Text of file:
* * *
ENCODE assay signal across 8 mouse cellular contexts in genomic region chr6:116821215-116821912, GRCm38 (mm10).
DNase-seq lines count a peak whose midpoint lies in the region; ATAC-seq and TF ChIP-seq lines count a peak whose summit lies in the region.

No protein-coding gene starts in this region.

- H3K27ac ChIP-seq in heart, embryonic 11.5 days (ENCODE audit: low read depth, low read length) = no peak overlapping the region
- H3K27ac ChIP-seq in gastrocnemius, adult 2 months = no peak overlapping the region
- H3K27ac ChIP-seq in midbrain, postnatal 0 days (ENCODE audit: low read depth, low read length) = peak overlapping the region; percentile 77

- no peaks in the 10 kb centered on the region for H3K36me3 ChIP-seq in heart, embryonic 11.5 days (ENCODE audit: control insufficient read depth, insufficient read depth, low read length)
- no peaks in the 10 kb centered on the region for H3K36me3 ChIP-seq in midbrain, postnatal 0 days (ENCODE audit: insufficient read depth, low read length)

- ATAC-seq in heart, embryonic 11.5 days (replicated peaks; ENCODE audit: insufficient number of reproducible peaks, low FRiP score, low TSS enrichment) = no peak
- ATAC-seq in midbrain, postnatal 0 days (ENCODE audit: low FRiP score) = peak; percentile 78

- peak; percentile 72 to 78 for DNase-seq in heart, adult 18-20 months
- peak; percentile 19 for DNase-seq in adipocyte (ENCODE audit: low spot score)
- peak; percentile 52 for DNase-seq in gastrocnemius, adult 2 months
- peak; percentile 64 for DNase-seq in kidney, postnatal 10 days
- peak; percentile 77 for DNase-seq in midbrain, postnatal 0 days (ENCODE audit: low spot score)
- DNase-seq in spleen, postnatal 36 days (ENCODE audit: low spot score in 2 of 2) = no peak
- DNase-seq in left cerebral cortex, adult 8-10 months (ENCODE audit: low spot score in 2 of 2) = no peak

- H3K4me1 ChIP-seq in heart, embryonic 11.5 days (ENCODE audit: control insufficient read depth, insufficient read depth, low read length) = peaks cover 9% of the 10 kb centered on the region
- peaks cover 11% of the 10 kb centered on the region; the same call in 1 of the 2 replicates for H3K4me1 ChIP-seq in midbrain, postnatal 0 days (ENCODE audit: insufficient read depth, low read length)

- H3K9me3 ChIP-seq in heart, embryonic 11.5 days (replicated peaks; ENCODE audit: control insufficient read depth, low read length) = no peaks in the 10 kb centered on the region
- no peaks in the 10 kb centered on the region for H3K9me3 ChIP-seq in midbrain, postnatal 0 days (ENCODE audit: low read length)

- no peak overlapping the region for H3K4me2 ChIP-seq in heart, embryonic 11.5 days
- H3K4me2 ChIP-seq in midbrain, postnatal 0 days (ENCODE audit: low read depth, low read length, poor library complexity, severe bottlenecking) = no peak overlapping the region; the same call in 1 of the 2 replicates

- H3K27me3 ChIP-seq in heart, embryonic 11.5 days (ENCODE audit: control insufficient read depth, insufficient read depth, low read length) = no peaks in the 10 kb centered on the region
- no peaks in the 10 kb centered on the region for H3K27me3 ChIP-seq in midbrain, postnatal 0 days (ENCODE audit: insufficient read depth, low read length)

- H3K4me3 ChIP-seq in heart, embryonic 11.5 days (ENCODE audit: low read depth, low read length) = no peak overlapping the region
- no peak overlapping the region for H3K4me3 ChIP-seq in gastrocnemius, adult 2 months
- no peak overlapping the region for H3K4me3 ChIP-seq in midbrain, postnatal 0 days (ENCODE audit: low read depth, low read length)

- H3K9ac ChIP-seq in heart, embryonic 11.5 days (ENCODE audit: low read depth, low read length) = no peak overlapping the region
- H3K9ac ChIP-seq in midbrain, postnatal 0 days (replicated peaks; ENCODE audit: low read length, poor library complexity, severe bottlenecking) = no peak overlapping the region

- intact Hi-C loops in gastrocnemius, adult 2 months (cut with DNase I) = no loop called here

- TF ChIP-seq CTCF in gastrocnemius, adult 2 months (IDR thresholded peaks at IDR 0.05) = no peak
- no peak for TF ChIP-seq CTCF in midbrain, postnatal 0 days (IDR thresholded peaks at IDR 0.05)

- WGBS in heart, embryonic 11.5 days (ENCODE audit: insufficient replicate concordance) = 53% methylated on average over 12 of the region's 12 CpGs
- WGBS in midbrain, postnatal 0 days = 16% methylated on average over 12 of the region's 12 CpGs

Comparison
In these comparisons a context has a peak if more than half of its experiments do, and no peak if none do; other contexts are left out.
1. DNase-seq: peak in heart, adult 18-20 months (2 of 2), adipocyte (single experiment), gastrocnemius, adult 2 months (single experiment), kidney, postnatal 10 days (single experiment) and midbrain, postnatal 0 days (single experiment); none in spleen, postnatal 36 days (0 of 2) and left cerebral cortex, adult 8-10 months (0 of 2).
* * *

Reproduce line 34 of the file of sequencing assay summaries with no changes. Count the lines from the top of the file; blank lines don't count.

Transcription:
- WGBS in heart, embryonic 11.5 days (ENCODE audit: insufficient replicate concordance) = 53% methylated on average over 12 of the region's 12 CpGs